The book reviews of UK children's author, Brian Keaney
A sequel to Imperium, Lustrum deals with the career of Cicero after he has achieved the consulship. Like the previous volume, the narrator is Cicero’s slave and secretary, Tiro. The focus of the book is the rise of the triumvirate of Pompey, Crassus and Caesar, the beginning of the end of the Roman republic and the foreshadowing of imperial rule.
Harris certainly succeeds in bringing Ancient Rome to life and in showing us how much we still have in common with its citizens but, for me, this was not as successful as Imperium. There are too many characters and I found myself losing track of them all. Harris provides a dramatis personae at the end but the fact that this is necessary speaks for itself. Of course it’s a problem that's inherent in dealing with material drawn so closely from life. Reality does not fit conveniently into the shape of a novel and a politician’s life, at any point in history, is never likely to be straightforward.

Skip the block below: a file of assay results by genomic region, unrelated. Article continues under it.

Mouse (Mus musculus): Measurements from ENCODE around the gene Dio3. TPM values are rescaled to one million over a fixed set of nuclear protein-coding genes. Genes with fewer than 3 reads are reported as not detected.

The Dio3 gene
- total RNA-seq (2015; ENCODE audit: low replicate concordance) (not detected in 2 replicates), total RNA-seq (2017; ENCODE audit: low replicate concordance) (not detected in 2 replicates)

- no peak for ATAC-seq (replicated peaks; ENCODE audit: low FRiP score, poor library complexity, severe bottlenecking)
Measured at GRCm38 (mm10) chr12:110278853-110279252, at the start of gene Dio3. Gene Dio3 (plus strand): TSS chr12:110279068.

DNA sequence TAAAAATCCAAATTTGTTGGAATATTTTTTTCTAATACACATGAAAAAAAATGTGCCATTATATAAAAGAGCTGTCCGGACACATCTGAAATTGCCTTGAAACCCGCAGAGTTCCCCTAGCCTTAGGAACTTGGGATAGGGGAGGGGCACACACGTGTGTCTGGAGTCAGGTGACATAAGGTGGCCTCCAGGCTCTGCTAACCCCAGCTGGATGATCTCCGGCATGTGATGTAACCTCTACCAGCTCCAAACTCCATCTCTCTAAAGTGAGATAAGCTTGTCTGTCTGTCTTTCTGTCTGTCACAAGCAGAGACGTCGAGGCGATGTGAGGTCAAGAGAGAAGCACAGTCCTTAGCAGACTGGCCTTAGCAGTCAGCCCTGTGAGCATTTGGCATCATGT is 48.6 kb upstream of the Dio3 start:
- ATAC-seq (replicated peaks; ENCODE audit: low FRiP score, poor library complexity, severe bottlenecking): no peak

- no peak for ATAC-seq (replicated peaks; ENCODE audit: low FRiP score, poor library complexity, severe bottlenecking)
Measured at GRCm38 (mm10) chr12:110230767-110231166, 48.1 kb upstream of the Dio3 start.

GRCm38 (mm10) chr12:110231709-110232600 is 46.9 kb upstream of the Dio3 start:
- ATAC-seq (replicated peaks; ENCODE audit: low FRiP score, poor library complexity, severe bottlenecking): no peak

Nevertheless, despite the huge cast of characters, the endless twists and turns of Roman politics, and the fact that the outcome is both pre-ordained and widely known, Harris does a creditable job in creating an engaging and entertaining narrative. Cicero emerges as a complex and contradictory character: honourable but vain, idealistic but calculating, proud but pragmatic. In the end, what really stands out, however, is his stubbornness and it is this, more than anything, that is his undoing.